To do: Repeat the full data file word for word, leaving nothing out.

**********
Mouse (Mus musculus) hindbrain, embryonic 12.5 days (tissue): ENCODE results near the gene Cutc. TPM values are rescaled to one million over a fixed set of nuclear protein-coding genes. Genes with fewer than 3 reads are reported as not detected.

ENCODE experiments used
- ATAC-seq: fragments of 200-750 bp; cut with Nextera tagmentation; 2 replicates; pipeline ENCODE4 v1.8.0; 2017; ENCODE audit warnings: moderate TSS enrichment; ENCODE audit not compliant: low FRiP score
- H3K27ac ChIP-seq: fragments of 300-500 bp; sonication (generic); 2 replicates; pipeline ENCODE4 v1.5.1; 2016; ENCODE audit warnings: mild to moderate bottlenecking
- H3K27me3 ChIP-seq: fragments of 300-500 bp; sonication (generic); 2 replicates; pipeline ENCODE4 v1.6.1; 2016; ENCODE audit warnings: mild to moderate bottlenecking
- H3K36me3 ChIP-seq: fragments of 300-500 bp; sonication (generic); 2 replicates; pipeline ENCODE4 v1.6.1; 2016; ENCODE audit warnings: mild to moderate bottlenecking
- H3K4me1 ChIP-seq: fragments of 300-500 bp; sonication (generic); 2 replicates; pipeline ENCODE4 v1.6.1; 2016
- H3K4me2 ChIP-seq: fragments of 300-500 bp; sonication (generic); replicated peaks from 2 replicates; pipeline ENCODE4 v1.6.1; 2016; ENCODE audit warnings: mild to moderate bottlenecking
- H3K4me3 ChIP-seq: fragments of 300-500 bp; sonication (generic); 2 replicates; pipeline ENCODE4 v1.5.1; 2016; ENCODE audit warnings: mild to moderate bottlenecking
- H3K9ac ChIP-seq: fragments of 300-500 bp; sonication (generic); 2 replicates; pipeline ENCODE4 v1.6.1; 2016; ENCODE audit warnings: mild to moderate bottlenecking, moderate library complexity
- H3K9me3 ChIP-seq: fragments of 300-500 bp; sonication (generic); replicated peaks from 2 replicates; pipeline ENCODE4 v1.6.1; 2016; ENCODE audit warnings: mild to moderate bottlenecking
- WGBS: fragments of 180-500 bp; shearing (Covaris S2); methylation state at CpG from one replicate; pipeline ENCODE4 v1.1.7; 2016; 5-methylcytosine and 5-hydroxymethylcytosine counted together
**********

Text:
Mouse (Mus musculus) hindbrain, embryonic 12.5 days (tissue): ENCODE results near the gene Cutc. TPM values are rescaled to one million over a fixed set of nuclear protein-coding genes. Genes with fewer than 3 reads are reported as not detected.

ENCODE experiments used
- ATAC-seq: fragments of 200-750 bp; cut with Nextera tagmentation; 2 replicates; pipeline ENCODE4 v1.8.0; 2017; ENCODE audit warnings: moderate TSS enrichment; ENCODE audit not compliant: low FRiP score
- H3K27ac ChIP-seq: fragments of 300-500 bp; sonication (generic); 2 replicates; pipeline ENCODE4 v1.5.1; 2016; ENCODE audit warnings: mild to moderate bottlenecking
- H3K27me3 ChIP-seq: fragments of 300-500 bp; sonication (generic); 2 replicates; pipeline ENCODE4 v1.6.1; 2016; ENCODE audit warnings: mild to moderate bottlenecking
- H3K36me3 ChIP-seq: fragments of 300-500 bp; sonication (generic); 2 replicates; pipeline ENCODE4 v1.6.1; 2016; ENCODE audit warnings: mild to moderate bottlenecking
- H3K4me1 ChIP-seq: fragments of 300-500 bp; sonication (generic); 2 replicates; pipeline ENCODE4 v1.6.1; 2016
- H3K4me2 ChIP-seq: fragments of 300-500 bp; sonication (generic); replicated peaks from 2 replicates; pipeline ENCODE4 v1.6.1; 2016; ENCODE audit warnings: mild to moderate bottlenecking
- H3K4me3 ChIP-seq: fragments of 300-500 bp; sonication (generic); 2 replicates; pipeline ENCODE4 v1.5.1; 2016; ENCODE audit warnings: mild to moderate bottlenecking
- H3K9ac ChIP-seq: fragments of 300-500 bp; sonication (generic); 2 replicates; pipeline ENCODE4 v1.6.1; 2016; ENCODE audit warnings: mild to moderate bottlenecking, moderate library complexity
- H3K9me3 ChIP-seq: fragments of 300-500 bp; sonication (generic); replicated peaks from 2 replicates; pipeline ENCODE4 v1.6.1; 2016; ENCODE audit warnings: mild to moderate bottlenecking
- WGBS: fragments of 180-500 bp; shearing (Covaris S2); methylation state at CpG from one replicate; pipeline ENCODE4 v1.1.7; 2016; 5-methylcytosine and 5-hydroxymethylcytosine counted together